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Soon, Ann finds she must separate herself from ...
Soon, Ann finds she must separate herself from Sir Arthur in order to save a naïve young woman by the name of Letty, along with her cat, Van Eyck. The two women, although very dissimilar, strike up a friendship and lean on each other for support. With the help of Allen Herrick-an agent of houses and the secret service-Ann finds a home of her own, away from Sir Arthur and his odious cruelty. Even so, Ann has not escaped entirely.
When Sir Arthur is found murdered on the grounds of Ann's new home, questions are raised. Who hated the man enough to kill? Could it be a victim of his blackmail? Could it be Arthur's dull yet vengeful brother Percival? What does the town gossip have to do with murder? With the help of Herrick and friends in Scotland Yard, Ann must come to terms with her past and decide her future. Will she find the happiness she deserves, or will the web of lies lead to her undoing?
England—spring 1949. The land here in the West Country, even after the long years of war, shows no scars, reveals no secrets. The scars and the secrets are hidden in the minds of the survivors. Sorrow in the minds of many. Anger in the minds of many. Guilt in the minds of many. In the minds of a very few, there was a shadowy empty space where guilt could reasonably have been found, and was not. Those minds still wove a skein—a dangerous skein—of intrigue and deceit, here where the scars and secrets of war were real, but could not be seen.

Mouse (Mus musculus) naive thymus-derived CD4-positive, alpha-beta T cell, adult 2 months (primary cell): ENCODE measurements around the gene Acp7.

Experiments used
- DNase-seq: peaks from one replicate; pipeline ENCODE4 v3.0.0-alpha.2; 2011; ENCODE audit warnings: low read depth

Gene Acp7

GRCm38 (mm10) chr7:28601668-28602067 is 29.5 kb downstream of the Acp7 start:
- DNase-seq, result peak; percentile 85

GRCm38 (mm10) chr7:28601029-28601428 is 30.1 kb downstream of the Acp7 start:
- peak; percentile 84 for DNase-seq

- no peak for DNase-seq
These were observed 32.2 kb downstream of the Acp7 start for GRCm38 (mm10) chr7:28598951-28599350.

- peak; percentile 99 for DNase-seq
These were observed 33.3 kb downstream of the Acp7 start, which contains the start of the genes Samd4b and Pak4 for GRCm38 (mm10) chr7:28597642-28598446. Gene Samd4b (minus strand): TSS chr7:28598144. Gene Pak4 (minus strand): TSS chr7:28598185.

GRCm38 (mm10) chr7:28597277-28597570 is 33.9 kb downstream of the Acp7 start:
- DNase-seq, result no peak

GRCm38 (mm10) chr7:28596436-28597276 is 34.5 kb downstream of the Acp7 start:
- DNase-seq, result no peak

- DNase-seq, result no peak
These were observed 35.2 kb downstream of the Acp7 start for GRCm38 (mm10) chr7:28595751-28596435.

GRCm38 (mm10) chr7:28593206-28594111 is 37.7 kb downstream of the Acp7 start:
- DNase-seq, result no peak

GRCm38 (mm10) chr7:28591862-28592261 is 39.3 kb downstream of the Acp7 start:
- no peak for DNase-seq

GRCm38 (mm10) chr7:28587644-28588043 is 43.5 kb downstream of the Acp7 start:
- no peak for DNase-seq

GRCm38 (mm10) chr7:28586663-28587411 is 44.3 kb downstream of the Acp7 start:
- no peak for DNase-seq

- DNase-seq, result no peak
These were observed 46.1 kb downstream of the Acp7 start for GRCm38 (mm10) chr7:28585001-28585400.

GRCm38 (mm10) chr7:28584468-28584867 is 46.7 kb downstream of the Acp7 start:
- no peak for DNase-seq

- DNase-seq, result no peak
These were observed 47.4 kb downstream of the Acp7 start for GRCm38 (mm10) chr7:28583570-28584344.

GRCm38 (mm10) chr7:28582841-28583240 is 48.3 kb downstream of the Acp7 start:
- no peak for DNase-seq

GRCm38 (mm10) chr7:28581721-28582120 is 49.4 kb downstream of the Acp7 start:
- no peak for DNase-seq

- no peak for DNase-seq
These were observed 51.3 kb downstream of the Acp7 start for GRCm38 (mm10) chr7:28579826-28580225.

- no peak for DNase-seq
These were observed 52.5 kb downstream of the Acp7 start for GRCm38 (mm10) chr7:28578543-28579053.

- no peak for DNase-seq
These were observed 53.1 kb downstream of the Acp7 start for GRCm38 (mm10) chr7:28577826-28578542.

This is the story of a few brave but unlikely friends who uncovered those secrets and those scars by following their shadowy strands into the intricate heart of the skein.
In late May in this West Country, the fields were all the many greens of newness. Tall trees, notable for their great age, were incongruously unfurling brilliant green leaves radiant in their new beginnings. In the rose garden of High Place Old Lodge, no blooms yet added scarlet or vibrant cerise to the lush green, but there was a brilliant rose-red in the lovely dress of Lady Riddecoombe, glowing in the center of the lush green so that she seemed to be the one rose—the one perfect rose in the garden.